Stay tuned--we'll have an update. Suggestions are welcomed.

21 April 2012

Don't Cite the Finding Aid

Earlier this week, I wrote a blog post about an 1860 census "entry" that had an unusual index entry at Ancestry.com because the census enumerator had repeated household numbers. Because of this the index at Ancestry.com merged the two households. Does that weird index entry need to be cited?

The answer is no. The index entry led me to the desired census image for William S. Newman and that is what I cite. The citation for William S. Newman's 1860 census entry makes it easy for anyone to find his entry--without the need to utilize the index.

And that's the purpose of the citation. The index is but a means and should only be cited if it provides information not in the census. I could have made a notation about the index entry in my citation and the fact that it was incorrect, but did not really see any reason to do that.

Here's the citation for the 1860 census reference for William S. Newman along with the image.


1860 U. S. census, White County, Indiana, population schedule, Princeton Township,p. 512 (handwritten, upper left), dwelling 345, family 347, William S Newman household; digital image, Ancestry.com (http://www.ancestry.com : accessed 10 September 2011); citing NARA microfilm publication M653, roll 307.


19 April 2012

Hancock County, Illinois Has Two Webster Cemeteries

Hancock County, Illinois, is pretty rural. I should know--I grew up there. 

Locations can easily have more than one cemetery with the same name. Names such as "Memorial Park," "Memorial Gardens," are pretty common. But two cemeteries named Webster Cemetery? Yes, there's two cemeteries named Webster Cemetery in Hancock County.

I learned this the hard way when I was first doing research in my early teens. I discovered that a brother of my great-great-grandmother was buried in the Webster Cemetery. And silly me. Knowing that there was a small spot in the road named Webster in Hancock County, I thought that was where he was buried. I think I even convinced one of my parents to go over with me to the Webster Cemetery to look for him.

And William T. Newman was nowhere to be found in the Webster cemetery near the Village of Webster.

That was because on further research, I learned there was another Webster Cemetery in Hancock County--in St. Albans Township. At the time it seemed odd to me that William was buried in the Village of Webster Cemetery as none of the family ever lived there. St. Albans Township made a lot more sense given where most of the family lived.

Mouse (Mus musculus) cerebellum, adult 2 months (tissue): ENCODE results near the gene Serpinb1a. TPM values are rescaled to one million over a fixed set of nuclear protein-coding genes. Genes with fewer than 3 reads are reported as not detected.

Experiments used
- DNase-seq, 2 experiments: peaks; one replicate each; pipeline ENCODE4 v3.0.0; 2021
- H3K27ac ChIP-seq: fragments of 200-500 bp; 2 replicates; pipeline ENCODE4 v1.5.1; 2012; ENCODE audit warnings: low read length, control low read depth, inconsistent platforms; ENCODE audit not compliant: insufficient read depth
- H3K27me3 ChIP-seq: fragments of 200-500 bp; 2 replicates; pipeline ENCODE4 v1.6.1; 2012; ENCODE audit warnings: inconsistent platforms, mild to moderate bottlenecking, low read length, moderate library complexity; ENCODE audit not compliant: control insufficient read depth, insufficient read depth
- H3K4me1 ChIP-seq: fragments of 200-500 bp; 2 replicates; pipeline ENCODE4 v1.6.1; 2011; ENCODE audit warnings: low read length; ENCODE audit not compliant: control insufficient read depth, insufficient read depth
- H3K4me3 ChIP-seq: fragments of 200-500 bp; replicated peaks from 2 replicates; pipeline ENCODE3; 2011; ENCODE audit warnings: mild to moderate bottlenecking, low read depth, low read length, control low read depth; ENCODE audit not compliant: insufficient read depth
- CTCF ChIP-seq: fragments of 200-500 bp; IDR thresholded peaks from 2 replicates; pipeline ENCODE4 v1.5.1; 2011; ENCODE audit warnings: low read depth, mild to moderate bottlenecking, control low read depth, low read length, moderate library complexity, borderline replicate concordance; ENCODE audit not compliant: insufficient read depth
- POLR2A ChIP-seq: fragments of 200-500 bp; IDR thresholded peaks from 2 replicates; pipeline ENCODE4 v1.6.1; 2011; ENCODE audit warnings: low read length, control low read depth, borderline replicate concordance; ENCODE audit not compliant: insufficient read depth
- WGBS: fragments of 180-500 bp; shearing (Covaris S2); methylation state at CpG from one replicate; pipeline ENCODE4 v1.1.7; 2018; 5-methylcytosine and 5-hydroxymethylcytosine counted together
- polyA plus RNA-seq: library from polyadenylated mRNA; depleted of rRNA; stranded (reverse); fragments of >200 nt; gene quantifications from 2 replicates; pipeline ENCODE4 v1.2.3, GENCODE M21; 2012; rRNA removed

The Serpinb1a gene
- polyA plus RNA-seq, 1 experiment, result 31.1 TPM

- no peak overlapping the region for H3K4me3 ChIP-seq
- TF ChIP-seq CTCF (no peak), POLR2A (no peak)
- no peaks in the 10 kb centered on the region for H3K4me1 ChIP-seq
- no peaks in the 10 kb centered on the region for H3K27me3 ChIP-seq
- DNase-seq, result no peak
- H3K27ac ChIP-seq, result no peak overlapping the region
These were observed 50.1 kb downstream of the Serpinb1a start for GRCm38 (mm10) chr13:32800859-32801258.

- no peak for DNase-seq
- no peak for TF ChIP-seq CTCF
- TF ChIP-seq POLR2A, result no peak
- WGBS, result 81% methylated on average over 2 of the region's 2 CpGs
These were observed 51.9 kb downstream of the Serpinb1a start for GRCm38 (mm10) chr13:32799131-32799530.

William T. was born in Indiana in 1841 and died in Hancock County, Illinois, in 1895. There is a picture of his stone on Findagrave.


And the United States Geological Survey indicates in the notes on the Webster Cemetery that there are two such locations in Hancock County.


One never knows how many places will have the same or similar names within close proximity to each other. 


Is Ancestry.com Merging Families in Princeton Township, White County, Indiana?

This the "record" that Ancestry.com pulls up for William S Newman in the Census for White County, Indiana. Based upon this entry, it appears that William and his family are enumerated in the same household as David Whight and his family. Is Ancestry.com "merging" families together? 



However, when I view the 1860 census image, that's not what I see. William Newman's entry and several of his apparent neighbors are shown in this image:

I don't see David Whight on this page--certainly not in the same household as William S. Newman. Just what is going on? Is it time time to send an email to Ancestry.com?

Not quite. David Whight is in the 1860 Census for Indiana--Princeton Township, same as William S. Newman. In fact, here is the image:


William S. Newman is on census page 46.
David Whight is on page 32.

So what gives?

A closer look at their entries explains why Ancestry.com appears to be "messed up." David's entry is shown below:

David Whight appears in household 345 and family 347.
William's entry is shown below:
William Newman appears in household 345 and family 347.
It is the numbering that is mixed up...not Ancestry.com.

I haven't taken time to see where the numbers got off. Now that I've figured it out, I'm not so concerned about that. I've got other problems to work on.

Just don't assume Ancestry.com (or whomever made the index) is always in the wrong--sometimes census takers get it wrong as well. It's not often that the numbers are off they way they apparently are in Princeton Township.

This also is a great example of why citation is so important. We'll have an update with the citations after I get the next issue of Casefile Clues off to the proofreader. I've got to get some work done.

Written in the Same Hand?

Will of Mimke Habben, probated 1877 Hancock County, Illinois
Will of Antje Fecht, denied probate 1900, Hancock County, Illinois

Do these two handwriting samples appear to have been written by the same person?

It's key to a presentation I made "Preparing for Mother's Death." I won't repeat the whole presentation here and these two wills are only a small part of the presentation. To be honest, the fact that the handwriting was the same didn't really "hit me" until I began preparing the visuals for the seminar. I had been working from my transcriptions for quite some time.

But the handwriting appears to be similar, as if the will was handwritten by the same person. In this case, the wills, written within approximately fifteen years of each other, are conflicting. That conflict is ironic given that the same person apparently wrote them.